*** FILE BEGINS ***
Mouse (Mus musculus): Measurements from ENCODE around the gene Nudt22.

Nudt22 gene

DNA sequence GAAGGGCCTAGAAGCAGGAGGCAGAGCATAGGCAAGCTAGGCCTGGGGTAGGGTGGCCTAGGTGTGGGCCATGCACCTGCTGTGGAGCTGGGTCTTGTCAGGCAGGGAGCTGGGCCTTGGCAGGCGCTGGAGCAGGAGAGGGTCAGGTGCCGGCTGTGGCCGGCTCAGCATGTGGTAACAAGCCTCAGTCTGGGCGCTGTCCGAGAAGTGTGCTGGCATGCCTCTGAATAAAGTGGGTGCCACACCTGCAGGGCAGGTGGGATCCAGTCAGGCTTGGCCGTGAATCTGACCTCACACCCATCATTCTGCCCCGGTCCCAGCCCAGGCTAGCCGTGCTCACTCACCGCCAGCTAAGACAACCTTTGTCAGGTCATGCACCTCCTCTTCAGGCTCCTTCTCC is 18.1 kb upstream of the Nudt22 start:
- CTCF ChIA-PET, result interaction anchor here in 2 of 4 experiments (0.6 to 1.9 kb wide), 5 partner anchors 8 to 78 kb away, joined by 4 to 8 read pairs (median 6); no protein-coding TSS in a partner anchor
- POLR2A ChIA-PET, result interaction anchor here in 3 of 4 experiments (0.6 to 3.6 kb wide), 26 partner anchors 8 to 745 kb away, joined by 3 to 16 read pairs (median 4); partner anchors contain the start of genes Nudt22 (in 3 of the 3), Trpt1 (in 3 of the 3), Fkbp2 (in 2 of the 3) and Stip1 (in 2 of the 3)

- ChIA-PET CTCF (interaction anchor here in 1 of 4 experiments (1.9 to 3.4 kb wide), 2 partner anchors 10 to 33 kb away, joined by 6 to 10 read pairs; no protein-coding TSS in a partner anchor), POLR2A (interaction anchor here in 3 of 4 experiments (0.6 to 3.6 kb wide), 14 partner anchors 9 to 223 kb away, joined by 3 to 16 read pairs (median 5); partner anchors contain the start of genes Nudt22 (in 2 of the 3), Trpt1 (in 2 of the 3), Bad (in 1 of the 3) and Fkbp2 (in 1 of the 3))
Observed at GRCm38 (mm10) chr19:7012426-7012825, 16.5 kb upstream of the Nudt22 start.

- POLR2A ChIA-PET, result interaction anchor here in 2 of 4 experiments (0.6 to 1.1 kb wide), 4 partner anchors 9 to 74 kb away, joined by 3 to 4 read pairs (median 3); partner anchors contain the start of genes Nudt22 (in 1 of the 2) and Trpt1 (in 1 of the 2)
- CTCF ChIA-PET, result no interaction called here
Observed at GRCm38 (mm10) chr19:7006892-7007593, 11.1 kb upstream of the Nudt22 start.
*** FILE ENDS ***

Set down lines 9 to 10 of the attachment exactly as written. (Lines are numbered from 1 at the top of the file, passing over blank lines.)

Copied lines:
- CTCF ChIA-PET, result no interaction called here
Observed at GRCm38 (mm10) chr19:7006892-7007593, 11.1 kb upstream of the Nudt22 start.